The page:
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New Mexico State University

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NMSU Clovis Science Center Field Day Set for Aug. 3

CLOVIS - New lines of peanuts, weed control options and wheat variety research will take center stage at an field day Aug. 3 at New Mexico State University's Agricultural Science Center at Clovis.

Naveen Puppala, a peanut breeder with New Mexico State University's Agricultural Science Center at Clovis, prepares an electronic irrigation demonstration that will be featured Aug 3 at a field day for area producers and visitors. (07/08/2004) (NMSU Agricultural Communications Photo by J. Victor Espinoza)

"This is our first evening field day," said Rex Kirksey, superintendent of the Clovis scientific center. "We're hoping that this will increase participation of area producers, in addition to bringing in a new audience."

Registration for the free program begins at 5 p.m., followed by a dinner sponsored by area businesses. Founded in 1949, the 164-acre Clovis science center is located 15 miles north of Clovis on State Road 288.

The scientific portion of the field day begins at 6:30 p.m. with remarks by Jerry Schickedanz, dean of NMSU's College of Agriculture and Home Economics, followed by field tours. Kirksey will recognize area legislators who supported legislation to boost the Clovis research center's program by almost $375,000.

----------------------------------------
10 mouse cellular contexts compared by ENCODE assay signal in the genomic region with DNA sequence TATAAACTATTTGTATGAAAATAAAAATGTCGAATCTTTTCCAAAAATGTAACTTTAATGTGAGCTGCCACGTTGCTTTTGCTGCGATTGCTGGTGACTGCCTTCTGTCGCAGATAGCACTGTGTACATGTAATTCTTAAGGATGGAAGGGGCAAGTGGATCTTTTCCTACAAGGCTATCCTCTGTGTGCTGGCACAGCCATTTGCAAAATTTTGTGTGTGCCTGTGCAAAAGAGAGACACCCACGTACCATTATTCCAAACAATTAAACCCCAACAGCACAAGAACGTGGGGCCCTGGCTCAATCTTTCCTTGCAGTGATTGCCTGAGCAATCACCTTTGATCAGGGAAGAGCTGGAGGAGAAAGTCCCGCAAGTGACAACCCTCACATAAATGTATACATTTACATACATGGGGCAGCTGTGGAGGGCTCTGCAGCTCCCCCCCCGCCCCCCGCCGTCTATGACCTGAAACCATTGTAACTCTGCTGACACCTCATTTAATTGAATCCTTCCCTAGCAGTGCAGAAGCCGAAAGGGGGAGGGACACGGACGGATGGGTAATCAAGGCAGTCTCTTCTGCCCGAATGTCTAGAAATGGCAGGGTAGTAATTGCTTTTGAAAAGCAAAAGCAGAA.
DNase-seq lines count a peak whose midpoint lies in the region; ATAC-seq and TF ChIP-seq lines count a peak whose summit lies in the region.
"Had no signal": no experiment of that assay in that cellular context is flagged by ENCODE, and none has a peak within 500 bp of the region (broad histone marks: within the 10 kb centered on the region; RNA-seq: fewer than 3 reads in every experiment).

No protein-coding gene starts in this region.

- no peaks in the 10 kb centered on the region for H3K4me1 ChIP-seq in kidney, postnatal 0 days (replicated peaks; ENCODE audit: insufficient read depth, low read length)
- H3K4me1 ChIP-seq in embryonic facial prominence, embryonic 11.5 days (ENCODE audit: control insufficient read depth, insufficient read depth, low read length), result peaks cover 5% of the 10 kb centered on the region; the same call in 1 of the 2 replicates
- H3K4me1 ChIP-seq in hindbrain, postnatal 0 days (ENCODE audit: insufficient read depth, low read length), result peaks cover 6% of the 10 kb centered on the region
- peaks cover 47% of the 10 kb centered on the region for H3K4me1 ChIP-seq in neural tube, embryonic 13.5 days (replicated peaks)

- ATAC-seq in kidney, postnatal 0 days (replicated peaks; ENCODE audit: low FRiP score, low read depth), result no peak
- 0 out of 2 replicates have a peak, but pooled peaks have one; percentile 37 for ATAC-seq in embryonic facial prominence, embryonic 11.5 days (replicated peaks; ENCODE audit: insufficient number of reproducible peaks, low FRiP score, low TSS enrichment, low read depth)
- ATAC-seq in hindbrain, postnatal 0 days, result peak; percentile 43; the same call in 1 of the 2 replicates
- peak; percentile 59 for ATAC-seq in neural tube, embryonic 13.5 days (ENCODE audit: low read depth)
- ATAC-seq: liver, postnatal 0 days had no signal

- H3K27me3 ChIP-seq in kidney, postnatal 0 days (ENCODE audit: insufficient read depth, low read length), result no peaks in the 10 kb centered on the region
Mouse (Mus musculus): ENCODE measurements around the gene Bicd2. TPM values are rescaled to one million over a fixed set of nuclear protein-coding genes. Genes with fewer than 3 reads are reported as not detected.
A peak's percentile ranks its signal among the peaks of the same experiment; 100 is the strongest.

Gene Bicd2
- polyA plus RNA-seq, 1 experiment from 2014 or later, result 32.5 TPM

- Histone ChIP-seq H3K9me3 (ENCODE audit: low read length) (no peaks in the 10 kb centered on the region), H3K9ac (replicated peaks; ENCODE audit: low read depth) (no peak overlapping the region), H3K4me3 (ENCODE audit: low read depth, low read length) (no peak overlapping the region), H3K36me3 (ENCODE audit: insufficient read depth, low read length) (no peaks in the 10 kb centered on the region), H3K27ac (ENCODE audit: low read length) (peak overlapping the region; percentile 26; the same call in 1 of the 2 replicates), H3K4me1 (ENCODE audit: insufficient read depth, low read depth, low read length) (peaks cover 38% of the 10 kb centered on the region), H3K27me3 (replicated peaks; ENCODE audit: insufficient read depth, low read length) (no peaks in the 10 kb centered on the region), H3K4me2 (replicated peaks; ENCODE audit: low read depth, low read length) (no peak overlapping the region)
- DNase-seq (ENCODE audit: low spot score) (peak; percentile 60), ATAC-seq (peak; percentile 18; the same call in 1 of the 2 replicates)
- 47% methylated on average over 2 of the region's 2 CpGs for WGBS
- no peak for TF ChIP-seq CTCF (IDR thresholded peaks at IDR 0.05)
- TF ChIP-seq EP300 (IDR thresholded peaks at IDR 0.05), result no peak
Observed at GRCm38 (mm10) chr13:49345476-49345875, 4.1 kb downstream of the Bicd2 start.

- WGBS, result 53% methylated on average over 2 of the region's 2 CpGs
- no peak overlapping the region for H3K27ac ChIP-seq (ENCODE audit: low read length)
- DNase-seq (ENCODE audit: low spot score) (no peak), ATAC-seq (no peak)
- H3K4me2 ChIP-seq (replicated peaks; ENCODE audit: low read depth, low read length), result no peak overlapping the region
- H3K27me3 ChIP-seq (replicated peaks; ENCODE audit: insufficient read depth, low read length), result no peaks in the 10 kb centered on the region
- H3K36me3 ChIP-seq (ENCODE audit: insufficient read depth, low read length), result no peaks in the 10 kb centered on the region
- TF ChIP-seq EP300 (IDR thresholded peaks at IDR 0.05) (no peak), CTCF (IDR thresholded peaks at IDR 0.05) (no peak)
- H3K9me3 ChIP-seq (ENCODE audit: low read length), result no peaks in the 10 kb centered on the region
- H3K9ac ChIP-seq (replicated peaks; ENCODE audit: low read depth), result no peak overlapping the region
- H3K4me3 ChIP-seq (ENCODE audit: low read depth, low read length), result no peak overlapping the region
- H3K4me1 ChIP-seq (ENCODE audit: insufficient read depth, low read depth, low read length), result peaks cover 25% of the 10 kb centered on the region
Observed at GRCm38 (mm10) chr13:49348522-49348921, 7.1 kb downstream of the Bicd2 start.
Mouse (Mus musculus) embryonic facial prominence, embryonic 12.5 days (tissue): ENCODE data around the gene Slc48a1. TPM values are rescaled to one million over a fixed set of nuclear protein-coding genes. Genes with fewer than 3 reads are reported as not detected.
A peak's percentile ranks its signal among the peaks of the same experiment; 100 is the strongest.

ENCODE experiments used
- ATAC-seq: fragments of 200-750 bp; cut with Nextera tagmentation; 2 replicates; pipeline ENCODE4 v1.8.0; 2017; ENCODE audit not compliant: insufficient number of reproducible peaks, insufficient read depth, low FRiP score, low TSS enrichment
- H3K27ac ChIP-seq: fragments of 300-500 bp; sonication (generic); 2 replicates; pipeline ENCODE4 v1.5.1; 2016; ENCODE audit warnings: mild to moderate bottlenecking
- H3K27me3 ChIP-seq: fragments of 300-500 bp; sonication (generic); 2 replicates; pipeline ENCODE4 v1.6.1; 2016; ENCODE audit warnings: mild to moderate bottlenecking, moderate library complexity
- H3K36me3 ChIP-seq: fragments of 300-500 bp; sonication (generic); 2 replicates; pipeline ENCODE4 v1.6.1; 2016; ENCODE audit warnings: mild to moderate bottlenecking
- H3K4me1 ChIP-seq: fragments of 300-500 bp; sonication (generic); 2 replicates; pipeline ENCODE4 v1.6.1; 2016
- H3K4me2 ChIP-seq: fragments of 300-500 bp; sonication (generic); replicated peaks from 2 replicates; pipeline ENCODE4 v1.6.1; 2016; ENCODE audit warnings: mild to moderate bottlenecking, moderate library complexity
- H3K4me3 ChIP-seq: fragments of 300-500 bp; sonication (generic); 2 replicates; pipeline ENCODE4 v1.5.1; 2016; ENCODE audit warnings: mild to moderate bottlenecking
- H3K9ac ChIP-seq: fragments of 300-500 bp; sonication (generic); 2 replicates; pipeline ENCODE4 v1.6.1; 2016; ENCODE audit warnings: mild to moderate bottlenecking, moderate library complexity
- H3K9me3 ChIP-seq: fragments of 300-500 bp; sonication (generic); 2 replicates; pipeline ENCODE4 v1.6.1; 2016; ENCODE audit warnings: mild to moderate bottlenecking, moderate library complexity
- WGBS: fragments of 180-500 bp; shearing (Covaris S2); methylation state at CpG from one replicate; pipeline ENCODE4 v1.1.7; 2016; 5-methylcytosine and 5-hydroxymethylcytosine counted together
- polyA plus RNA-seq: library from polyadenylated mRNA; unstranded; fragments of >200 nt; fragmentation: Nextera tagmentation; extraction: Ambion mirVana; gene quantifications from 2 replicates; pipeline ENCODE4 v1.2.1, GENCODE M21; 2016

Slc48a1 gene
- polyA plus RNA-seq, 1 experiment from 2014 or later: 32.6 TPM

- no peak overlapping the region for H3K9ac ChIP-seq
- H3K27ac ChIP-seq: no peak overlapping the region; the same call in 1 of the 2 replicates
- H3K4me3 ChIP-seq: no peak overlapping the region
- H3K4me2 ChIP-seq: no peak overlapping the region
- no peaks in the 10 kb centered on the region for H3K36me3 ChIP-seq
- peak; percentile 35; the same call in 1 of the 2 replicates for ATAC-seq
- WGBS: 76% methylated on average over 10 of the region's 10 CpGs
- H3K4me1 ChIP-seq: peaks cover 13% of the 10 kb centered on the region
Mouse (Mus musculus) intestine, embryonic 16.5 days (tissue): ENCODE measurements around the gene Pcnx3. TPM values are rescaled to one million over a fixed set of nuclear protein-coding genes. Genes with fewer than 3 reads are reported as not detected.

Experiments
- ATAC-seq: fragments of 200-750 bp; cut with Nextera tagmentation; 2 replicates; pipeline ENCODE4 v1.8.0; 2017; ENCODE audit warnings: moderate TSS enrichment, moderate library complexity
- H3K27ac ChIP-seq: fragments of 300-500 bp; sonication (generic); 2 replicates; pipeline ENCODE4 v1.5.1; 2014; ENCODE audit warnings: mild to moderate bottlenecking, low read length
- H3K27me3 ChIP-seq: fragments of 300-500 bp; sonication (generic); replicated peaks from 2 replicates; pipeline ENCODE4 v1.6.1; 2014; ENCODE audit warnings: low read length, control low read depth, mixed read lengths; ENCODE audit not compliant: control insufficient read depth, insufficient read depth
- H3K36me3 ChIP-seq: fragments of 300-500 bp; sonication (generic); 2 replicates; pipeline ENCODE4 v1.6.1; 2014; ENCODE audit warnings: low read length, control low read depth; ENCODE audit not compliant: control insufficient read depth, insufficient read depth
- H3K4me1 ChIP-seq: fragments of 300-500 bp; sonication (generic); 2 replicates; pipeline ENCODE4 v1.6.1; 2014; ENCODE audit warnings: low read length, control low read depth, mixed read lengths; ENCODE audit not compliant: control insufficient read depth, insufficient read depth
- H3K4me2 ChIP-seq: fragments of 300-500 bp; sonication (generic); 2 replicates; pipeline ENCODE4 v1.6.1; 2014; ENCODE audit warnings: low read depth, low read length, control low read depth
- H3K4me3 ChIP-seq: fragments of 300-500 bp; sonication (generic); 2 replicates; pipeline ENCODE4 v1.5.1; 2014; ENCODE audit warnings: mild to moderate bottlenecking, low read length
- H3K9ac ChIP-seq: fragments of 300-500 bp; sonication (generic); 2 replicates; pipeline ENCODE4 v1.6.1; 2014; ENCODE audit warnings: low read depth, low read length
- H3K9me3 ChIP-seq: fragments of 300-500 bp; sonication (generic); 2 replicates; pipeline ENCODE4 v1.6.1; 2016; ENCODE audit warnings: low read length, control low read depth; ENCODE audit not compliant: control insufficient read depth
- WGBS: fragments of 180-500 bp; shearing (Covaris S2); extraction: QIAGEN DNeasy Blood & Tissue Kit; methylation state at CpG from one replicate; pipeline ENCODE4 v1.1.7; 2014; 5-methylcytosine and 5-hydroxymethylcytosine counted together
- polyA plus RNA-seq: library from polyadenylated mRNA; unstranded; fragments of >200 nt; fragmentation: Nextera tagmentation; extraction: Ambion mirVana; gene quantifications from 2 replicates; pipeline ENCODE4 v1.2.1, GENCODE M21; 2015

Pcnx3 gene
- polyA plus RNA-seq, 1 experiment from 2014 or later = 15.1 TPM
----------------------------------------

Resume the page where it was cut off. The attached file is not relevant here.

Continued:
Naveen Puppala, a Clovis-based peanut breeder with NMSU's Agricultural Experiment Station, will lead the tour of research projects with an update on the center's Valencia peanut breeding program.

Christie Werner, an NMSU senior research assistant, will speak about corn and sorghum variety trials. Brent Bean, an agronomist with Texas A&M's Extension Service in Amarillo, will review wheat varieties for fall planting. Janet Irwin, a research technician in Clovis, will discuss the center's cotton variety trials.

Mark Renz, an Extension weed specialist and NMSU research interns Jason Lindsey and Barbara Queener will present an evaluation of weed control techniques. Robert Flynn, an agronomist with NMSU's Agricultural Science Center at Artesia, will discuss manure use in production agriculture.

Leonard Lauriault, a forage agronomist at the Agricultural Science Center at Tucumcari, will discuss an experimental study of kenaf, an ancient plant from Africa. Stalks of kenaf grow to be 12-14 feet tall in a few months. The plant's fibers can be used for arts and crafts, as an alternative to paper made from wood pulp and in industrial applications.

For more information about the field day, or if you are an individual with a disability who is in need of an auxiliary aid or service to participate, contact Kirksey in advance at (505) 985-2292 or e-mail him at rkirksey@nmsu.edu.